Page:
The position of governor general in Canada is largely a ceremonial one. The previous administration created a committee of experts that chooses somebody for the job who can project a positive image of Canada. The candidates don’t need any qualifications beyond a stellar reputation and an inspiring life.
Canada’s current Prime Minister Trudeau made his pick of Governor general without consulting the committee. And then it turned out that his candidate once hit and killed a pedestrian and has a history of domestic abuse charges. In spite of these revelations about somebody whose only job is literally to be an upright citizen with a great reputation, Trudeau is standing by his pick and refusing to discuss how this choice was made and why the committee was not consulted.
This sounds a bit hard to believe. A progressive leader of Canada stands up for a domestic abuser? Really? Well, there’s a little detail that I didn’t mention. The domestic abuser in question is a woman. And obviously it’s not real abuse when a woman commits it, so it’s all good.
The details of the story are here.
I love the US. Great country, fantastic people, fun politics, beautiful nature, amazing education, and delightful shopping opportunities. If only it could get rid of intersectionality, anti-abortionists, anti-gay freaks, apocalyptic tendencies, safe spaces, self-pity as a national pastime and put a bit more enthusiasm and joy of living in their place, it would be downright perfect.
And I know exactly what is needed to make that happen: a bit of Soviet experience. I don’t mean anything truly horrible like Stalinism, genocide, wars, or famine. What I wish Americans could experience is the gentlest form of stagnant socialism of, say, 1978 to 1983. Just 5 short years of being sent to sort rotting cabbage, getting up at 6 to queue for milk in the 10°F cold for 2 hours and have it run out in front of you, being #5987 in a line for a refrigerator, making do without contraception or hygienic products, having to do free physical labor on Saturdays, suffering persecution for growing your hair out or listening to rock music, having no access to anything you’d actually want to read, etc. In small doses, this is energizing like hell.
One year of this, and the use of anti-depressants will be halved. Five years, and people will go back to their super-harsh lives in the unforgiving capitalist hell bursting with enthusiasm and ready to move mountains. They’ll become resilient, resourceful and deeply non-apocayptic. Drug companies will collapse. Safe spaces will disappear. Trigger warnings will evoke nothing but horror. Of course, you shouldn’t overdo it. Subject people to 70 years of it, and you’ll get a bunch of mental invalids. Moderation is key, in this as in everything.
On the subject of Ukraine, my father, a Russian-speaking Jew who has lived in Canada for the past 19 years, is constantly getting awards for literary achievement from the Ukrainian government. The awards are well-deserved on literary merit, and it looks like the the agencies that award them don’t take anything else into consideration. My father is a poor Jew so it’s not like he’s contributed any money to Ukraine or anything like that. He now looks like a total Brezhnev with a chest full of Ukrainian medals.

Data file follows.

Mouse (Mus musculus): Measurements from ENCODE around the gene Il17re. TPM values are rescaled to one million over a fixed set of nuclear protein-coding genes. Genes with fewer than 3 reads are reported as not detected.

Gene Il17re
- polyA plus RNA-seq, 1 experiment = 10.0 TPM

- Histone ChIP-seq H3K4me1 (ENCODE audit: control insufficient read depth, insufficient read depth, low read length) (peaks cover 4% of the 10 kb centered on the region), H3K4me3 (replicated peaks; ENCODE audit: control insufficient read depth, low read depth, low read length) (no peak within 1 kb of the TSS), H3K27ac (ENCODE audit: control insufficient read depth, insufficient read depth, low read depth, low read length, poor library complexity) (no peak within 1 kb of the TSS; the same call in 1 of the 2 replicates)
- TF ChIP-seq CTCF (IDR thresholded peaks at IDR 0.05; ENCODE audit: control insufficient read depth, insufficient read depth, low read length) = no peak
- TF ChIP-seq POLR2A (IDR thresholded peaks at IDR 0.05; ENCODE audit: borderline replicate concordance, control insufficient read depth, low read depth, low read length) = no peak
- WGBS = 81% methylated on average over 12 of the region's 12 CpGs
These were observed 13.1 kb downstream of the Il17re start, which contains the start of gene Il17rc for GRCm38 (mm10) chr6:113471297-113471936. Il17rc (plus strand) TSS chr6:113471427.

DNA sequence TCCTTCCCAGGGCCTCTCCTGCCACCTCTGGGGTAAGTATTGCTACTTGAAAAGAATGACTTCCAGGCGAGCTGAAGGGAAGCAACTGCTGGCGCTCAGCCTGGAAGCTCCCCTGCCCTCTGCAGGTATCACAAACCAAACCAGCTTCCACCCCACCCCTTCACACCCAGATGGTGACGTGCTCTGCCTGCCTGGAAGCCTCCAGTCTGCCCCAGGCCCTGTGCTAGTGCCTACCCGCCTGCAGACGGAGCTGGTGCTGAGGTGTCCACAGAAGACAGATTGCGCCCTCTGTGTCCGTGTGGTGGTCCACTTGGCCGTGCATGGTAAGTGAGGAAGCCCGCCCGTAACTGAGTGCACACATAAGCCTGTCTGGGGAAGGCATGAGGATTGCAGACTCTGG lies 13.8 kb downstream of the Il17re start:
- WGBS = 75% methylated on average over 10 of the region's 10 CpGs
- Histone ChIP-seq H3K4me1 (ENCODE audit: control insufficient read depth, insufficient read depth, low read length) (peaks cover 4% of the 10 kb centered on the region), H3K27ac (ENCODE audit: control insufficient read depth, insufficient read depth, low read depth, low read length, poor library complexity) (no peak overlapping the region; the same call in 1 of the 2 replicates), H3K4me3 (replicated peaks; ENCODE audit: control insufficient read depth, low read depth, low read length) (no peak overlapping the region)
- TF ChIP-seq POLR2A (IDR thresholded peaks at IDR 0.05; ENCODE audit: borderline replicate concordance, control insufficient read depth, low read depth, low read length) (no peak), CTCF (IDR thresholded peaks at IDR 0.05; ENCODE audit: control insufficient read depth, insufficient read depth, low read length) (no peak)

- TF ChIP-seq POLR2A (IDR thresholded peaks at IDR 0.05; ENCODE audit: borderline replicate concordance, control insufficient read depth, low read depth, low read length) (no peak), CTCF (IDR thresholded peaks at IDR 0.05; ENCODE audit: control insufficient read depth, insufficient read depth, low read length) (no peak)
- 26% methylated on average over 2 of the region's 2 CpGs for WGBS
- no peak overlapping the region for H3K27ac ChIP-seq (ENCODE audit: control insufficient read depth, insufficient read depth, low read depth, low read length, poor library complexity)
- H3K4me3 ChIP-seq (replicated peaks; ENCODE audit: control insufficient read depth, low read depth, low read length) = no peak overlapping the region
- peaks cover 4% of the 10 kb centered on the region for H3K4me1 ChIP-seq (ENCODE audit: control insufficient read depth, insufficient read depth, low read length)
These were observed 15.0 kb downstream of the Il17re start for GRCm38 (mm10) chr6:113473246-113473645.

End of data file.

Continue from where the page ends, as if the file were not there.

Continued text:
He was honored at the Ukrainian Embassy just a couple of weeks ago and today he’s gotten news that he, together with the Ambassador Shevchenko, has been awarded the Mazepa medal for patriotism.
And in case you begin to suspect this is done for publicity, these awards aren’t in any way publicized save for small notices on the embassy’s webpage.
Once again, he’s a Russian-language writer who doesn’t write about politics at all. He writes nostalgic postmodern fiction about the USSR and the glory of the Soviet generation that won WWII. And in Russia his books are burned.
People ask why I never write about the internal politics of Ukraine. The reason is that I know readers will apply whatever they know about their own Western countries to the situation in Ukraine, forgetting that it’s a very different place and you can’t always translate what’s happening there to Western terms.
Example. In the US, a president or a governor who comes to politics straight out of business is a disaster. But in Ukraine, a president who created his own chocolate factories and a chain of stores and cafes is a great thing. For historical reasons, people who have the organizational skills and the wherewithal to make an actual product are extremely scarce. And the actual politics is in a rudimentary state. In the US, there are multitudes of entrepreneurial people who can make things happen, and the political process is complex, so you need somebody who understands this complexity. But in Ukraine the situation is very different.
Or take the reduction in social services that Ukraine urgently needs. It’s not the same kind of welfare that exists in the West, it helps nobody, it does nothing but cripple the people.
Or take the IMF. It’s been very helpful to Ukraine but try explaining that to folks who read the highly cute yet very silly Shock Therapy and didn’t get that it’s a work of fiction and nothing else.
People are discussing which books they wouldn’t stock if they owned a bookstore. I’d never stock romance novels because they are irredeemable and the people who write them are nuts. Also, I wouldn’t stock the typical YA drivel because I don’t despise young people. Yes, these genres are profitable but so is selling drugs and weapons.
Instead, I’d sell many planners and agendas and suggest that people who can’t afford them go here for a free alternative.